The Strengthening of Local Food Enterprise

With the recent announcement of the USDA’s commitment to a $78 million investment in local food systems many urban, peri-urban, and rural areas across the United States will feel the economic bolstering of opportunity in the complete industry of local food enterprises. This important pledge from the Federal Government only further solidifies the growing demand and attitudinal evolution we’re experiencing as a society when it comes to the value we place on our food.

To the nay-sayers: There are definite opportunities to form sustainable and profitable local enterprises in today’s marketplace. From food forests, food hubs, and farmers’ markets all the way down the supply chain to the distributors, the suppliers, and the sales and marketing support. A financial injection that promotes small to medium-sized business within a market that’s entirely health and socially oriented can only be considered a stepping stone towards a better future for those who are concerned about the business practices of the mainstream food producers.

The establishment of local food enterprises and marketplaces advances with it new innovation for agricultural research and development, opportunities for growing technology, and the demand for labor and a specialized workforce. Moreover, it gives consumers better options and allows them to take control of their health without feeling constrained by some injustices that the traditional industry has created.

Community Supported Agriculture is an important part of the local food system. Image via Frugivoremag.com

The Federal funding is now available to applicants of businesses or organizations that will:

1.       Provide employment;
2.       Improve the economic or environmental climate;
3.       Promote the conservation, development, and use of water for aquaculture; or
4.       Reduce reliance on non-renewable energy resources by encouraging the development and construction of solar energy systems and other renewable energy systems.

The funds may be used in the following manner:

1.       Business and industrial acquisitions when the loan will keep the business from closing, prevent the loss of employment   opportunities, or proivde expanded job opportunities.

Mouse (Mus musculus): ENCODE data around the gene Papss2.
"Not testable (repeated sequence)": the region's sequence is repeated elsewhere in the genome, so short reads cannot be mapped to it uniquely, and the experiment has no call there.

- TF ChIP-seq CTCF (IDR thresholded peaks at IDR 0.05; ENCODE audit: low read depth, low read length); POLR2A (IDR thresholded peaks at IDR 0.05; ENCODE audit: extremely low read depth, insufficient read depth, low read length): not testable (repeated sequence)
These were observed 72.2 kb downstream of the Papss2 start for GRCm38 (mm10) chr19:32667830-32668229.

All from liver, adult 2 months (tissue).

2.       Business conversion, enlargement, repair, modernization, or development.
3.       Purchase and development of land, easements, rights-of-way, buildings, or facilities.
4.       Purchase of equipment, leasehold improvements, machinery, supplies, or inventory.

There’s optimism in seeing that the passing of the 2014 Farm Bill has brought with it the potential for real economic impact which will no doubt mean that ripples of better health and environmental practices will be felt in its wake.

What could this potentially mean for commercial hydroponic and soilless growing enterprises? For any of these organizations engaged directly with farmers’ markets, community supported agriculture, or any part of the local food distribution chain this could mean a slice of the pie. I guess the best way to find out is to apply, wait, and see! Applications will be accepted until June 20th, 2014.

With the increasing number of businesses entering this market it also makes one wonder if – given the broad spectrum eligibility for funding – it means not enough financial resources? Regardless of the investment’s total amount and reach, it’s definitely encouraging to see the incentivization of sustainable food production from a government standpoint.

Feature Image: Teresa Vanek and Brent Welch of Red Tail Farm in Jacksonville, N.Y. Photo by James Rajotte, New York Times.

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